Minnesota head football coach Jerry Kill

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Kill remains at Mayo Clinic for extensive seizure tests

  • Article by: PHIL MILLER
  • Star Tribune
  • September 27, 2011 - 11:27 AM

Jerry Kill was examined by Mayo Clinic specialists Friday morning and was encouraged to remain at the hospital for treatment of his epileptic condition, sources at the university said Monday. But it wasn't until the Gophers football coach suffered another seizure at home Sunday morning that Kill agreed to return to Rochester for an extended evaluation.

Kill remained at the clinic Monday, with no indication of when he might return to work, or even be released from the hospital. "He'll decide when he feels ready," athletic director Joel Maturi said, "but it's something that will be determined in consultation with his doctors."

And if they recommend he remain away from football for several days, even weeks? That wouldn't be a problem, Maturi said, nor would it dent his support of the first-year coach.

"I know how impatient he is, and how hard he is working to get the program turned around. That's one reason he has captured the hearts of Minnesotans -- that competitive fire," Maturi said. "At the same time, now is the time to get this taken care of, to get his seizures under control. We want Jerry Kill to be our coach for a long time."

Kill vowed last week to keep working even as he continued to experience multiple less- severe seizures. But he decided to seek the opinion of specialists at Mayo, a level-four (or highest degree of training) epileptic center, and traveled Thursday night to Rochester. After an exam Friday morning, doctors recommended he check himself in, but Kill returned to Minneapolis in order to coach Saturday's 37-24 loss to North Dakota State.

Now that he is hospitalized once again, "I'm pretty certain he's not going to be defiant about his care. Jerry's really pretty good at listening to his doctors," Maturi said. "If they say, 'You've got to get X hours of sleep,' or something to limit his workload, I think he will heed them."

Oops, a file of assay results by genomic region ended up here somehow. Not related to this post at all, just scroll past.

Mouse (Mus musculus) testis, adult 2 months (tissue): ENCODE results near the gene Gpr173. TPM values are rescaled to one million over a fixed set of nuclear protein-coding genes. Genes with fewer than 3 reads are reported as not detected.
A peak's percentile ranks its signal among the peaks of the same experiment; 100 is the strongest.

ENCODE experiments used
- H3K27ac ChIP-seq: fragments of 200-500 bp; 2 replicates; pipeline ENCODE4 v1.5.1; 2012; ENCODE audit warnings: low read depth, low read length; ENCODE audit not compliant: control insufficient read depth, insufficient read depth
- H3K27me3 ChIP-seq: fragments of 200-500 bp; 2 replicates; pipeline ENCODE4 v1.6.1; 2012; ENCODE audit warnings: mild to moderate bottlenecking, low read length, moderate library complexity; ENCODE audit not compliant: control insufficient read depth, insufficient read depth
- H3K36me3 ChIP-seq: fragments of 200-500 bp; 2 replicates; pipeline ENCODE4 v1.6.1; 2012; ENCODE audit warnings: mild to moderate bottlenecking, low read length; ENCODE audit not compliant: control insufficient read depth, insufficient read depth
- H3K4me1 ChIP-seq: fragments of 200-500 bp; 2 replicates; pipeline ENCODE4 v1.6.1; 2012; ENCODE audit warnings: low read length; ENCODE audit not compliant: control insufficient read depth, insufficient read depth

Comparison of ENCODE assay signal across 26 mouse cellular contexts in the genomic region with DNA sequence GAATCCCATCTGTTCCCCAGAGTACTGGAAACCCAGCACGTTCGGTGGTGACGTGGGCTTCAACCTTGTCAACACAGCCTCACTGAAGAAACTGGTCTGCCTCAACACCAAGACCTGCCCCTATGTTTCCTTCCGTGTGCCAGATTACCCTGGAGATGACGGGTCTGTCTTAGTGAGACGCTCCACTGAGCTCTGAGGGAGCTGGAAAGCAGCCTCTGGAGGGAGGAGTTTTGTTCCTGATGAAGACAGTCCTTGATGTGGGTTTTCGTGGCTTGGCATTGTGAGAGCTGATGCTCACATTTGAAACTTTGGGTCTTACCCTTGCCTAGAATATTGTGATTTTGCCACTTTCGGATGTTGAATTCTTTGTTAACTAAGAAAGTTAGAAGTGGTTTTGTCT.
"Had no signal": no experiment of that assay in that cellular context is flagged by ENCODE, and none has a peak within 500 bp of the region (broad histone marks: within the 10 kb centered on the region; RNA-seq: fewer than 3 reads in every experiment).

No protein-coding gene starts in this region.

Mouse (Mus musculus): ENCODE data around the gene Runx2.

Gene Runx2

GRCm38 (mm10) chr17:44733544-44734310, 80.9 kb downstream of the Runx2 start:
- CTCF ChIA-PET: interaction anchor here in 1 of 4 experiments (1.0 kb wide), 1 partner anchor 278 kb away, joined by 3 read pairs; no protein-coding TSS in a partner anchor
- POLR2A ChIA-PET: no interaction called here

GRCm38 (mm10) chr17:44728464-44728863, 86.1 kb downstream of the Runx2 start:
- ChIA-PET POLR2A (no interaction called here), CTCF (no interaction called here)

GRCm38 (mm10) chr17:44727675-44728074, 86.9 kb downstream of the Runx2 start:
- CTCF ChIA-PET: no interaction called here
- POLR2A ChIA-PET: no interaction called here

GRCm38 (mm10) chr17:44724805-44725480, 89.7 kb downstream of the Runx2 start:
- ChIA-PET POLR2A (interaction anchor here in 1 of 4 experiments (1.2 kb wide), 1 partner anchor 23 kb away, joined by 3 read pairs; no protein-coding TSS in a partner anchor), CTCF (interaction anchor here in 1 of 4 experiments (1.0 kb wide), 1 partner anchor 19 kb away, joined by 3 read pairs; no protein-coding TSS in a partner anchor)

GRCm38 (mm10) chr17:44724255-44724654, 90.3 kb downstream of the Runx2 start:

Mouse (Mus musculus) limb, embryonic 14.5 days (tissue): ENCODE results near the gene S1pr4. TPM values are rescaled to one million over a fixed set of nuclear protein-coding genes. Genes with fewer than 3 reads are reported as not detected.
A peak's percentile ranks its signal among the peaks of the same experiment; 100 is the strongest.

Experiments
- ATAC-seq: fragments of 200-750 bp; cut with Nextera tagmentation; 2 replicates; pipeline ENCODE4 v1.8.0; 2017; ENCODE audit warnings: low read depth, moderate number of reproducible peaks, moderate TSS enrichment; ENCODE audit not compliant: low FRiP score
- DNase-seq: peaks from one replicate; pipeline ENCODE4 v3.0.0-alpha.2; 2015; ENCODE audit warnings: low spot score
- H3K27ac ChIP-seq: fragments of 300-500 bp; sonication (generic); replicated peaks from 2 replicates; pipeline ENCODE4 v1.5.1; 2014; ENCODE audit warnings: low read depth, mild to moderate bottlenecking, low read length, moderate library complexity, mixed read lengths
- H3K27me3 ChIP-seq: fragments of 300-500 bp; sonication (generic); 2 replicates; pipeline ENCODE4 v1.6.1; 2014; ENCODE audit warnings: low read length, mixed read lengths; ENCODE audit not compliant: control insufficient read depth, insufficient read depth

The Gophers, 1-3 in Kill's first season, play at Michigan on Saturday, and Maturi said it's too early to know whether the coach will make the trip. But a clinical evaluation of a patient with a recurring condition such as Kill's typically requires five to seven days of hospitalization, according to Dr. Ilo Leppik, an epileptologist at MINCEP Epilepsy Care, another level-four treatment center.

Leppik, former president of the National Epilepsy Foundation, said the pattern Kill's seizures have taken -- convulsions at a Gophers game Sept. 10, then a series of smaller seizures -- "is really not typical. That is more concerning. Seizures can be like wildfires -- seizures often will beget more seizures -- but usually they will subside once the patient is hospitalized."

Maturi, for one, thought they had.

"I saw him every day last week," he said, "and in my own non-medical judgement, [of] everything from the color in his face to the energy he had, quite frankly, I thought he was doing really well."

Roughly 80 percent of people who experience seizures will go several years at a time between episodes, with little effect on their daily lives, Leppik said. But 10 to 30 percent at any given time fall into a more serious category, called "intractable epilepsy," the specialist said, and such patients, like the Gophers coach, require more significant treatment.

That can include more sophisticated and powerful medication, Leppik said, or even surgery if doctors are able to diagnose a specific physical cause. "If the source can be found and treated, this condition is not permanent," Leppik said. "There is no barrier to performing intellectually, making rational decisions, to functioning normally."

The workaholic coach's nonstop schedule worried Maturi. "Many of us, including myself, told him to say no on more than one occasion to some request that he had or some speaking engagement. I haven't demanded that -- maybe I could have," Maturi said. "Whether [his schedule] contributed to the seizures, I don't know."

He's concerned for the football program and its fans -- "In any public setting, witnessing seizures is alarming, uncomfortable, frightening in many ways, even though they are not life-threatening," Maturi said -- but he's concerned even more for the 50-year-old coach.

"As difficult as it would be to witness again, the bigger concern is making sure Jerry Kill is healthy," Maturi said. "Fighting back, that defines Jerry Kill. It's who he is. He's battled his whole life, and this is another challenge he will conquer."

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